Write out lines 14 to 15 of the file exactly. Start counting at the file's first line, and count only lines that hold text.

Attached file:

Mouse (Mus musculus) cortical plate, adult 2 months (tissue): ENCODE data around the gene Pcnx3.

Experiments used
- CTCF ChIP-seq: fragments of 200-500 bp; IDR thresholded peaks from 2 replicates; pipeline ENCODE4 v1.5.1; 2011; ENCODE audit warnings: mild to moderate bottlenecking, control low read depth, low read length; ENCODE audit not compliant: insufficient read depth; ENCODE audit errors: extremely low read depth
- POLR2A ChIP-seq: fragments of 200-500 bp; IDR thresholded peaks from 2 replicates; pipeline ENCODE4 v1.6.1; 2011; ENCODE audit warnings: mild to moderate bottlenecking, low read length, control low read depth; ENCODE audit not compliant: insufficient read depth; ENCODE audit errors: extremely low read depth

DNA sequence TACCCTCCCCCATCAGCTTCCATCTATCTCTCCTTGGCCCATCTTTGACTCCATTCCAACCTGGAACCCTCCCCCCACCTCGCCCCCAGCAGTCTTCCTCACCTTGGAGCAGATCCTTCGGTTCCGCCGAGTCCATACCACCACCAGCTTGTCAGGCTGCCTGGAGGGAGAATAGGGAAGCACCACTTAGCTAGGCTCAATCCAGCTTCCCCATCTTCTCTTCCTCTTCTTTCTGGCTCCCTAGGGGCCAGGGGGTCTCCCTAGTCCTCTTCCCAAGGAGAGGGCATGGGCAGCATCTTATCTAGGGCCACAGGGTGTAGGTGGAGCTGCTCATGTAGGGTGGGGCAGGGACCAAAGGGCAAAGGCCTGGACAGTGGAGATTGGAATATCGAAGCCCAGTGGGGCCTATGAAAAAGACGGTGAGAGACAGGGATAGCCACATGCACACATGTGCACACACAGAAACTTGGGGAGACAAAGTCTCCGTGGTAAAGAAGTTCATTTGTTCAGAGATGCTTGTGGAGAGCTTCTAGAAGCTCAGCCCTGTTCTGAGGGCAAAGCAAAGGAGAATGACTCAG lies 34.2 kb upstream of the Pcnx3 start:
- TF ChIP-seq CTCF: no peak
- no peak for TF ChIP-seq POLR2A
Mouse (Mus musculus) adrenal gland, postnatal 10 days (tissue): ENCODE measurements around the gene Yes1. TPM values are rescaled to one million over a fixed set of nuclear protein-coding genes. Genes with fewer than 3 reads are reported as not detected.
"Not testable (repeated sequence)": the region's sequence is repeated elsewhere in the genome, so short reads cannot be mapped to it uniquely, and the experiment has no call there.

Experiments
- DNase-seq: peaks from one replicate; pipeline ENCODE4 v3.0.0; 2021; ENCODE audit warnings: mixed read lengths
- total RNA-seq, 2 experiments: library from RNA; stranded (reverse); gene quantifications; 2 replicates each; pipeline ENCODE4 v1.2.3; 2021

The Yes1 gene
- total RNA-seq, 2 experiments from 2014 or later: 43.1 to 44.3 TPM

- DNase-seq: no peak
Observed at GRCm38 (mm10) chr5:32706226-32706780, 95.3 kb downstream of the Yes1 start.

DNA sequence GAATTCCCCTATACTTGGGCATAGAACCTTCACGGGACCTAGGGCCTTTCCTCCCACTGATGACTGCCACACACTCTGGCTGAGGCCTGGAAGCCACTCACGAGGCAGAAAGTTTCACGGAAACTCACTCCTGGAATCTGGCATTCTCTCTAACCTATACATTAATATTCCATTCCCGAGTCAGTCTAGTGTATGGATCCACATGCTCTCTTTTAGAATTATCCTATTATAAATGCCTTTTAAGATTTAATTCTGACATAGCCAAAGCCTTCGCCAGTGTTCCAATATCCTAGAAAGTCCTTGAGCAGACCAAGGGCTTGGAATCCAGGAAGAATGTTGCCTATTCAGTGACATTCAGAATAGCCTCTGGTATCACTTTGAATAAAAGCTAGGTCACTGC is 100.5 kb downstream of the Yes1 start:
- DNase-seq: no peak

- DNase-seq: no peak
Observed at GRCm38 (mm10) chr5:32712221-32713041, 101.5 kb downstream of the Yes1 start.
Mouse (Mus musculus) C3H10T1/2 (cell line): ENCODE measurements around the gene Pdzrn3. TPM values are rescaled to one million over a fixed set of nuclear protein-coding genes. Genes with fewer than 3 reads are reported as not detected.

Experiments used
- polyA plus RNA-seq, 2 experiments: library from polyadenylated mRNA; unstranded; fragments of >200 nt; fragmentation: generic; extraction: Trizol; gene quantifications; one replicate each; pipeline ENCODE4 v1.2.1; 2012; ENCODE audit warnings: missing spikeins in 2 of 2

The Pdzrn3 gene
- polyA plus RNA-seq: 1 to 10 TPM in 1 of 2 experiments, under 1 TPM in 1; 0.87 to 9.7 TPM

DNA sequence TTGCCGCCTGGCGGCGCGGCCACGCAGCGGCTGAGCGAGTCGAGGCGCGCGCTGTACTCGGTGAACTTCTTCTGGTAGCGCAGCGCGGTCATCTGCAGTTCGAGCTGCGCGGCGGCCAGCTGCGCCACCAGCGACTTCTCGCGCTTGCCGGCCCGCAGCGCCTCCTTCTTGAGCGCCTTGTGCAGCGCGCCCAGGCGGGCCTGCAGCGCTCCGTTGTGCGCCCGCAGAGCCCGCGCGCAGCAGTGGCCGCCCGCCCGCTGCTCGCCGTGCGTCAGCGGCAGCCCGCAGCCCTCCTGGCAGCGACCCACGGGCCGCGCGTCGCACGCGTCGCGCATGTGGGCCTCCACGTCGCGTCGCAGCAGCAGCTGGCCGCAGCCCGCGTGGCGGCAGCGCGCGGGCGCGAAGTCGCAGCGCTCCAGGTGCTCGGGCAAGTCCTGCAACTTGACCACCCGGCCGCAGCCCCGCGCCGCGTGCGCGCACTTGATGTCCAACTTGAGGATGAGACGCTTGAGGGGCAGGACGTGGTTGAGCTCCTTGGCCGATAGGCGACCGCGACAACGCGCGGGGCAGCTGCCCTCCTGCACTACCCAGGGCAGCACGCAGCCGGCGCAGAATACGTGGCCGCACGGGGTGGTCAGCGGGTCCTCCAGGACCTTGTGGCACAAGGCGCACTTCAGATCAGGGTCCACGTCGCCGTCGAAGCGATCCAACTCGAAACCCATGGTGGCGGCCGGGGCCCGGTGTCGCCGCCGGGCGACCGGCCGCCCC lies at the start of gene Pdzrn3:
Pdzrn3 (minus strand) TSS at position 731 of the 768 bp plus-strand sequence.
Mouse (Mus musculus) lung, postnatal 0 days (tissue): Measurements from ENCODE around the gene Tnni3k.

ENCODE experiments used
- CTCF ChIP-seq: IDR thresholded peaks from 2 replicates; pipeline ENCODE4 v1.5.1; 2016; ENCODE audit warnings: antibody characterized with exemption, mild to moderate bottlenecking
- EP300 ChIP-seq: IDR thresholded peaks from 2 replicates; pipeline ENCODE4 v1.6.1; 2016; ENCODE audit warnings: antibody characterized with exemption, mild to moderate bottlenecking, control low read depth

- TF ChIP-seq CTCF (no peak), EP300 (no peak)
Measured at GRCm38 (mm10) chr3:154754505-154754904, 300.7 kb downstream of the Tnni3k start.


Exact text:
- total RNA-seq, 2 experiments from 2014 or later: 43.1 to 44.3 TPM

- DNase-seq: no peak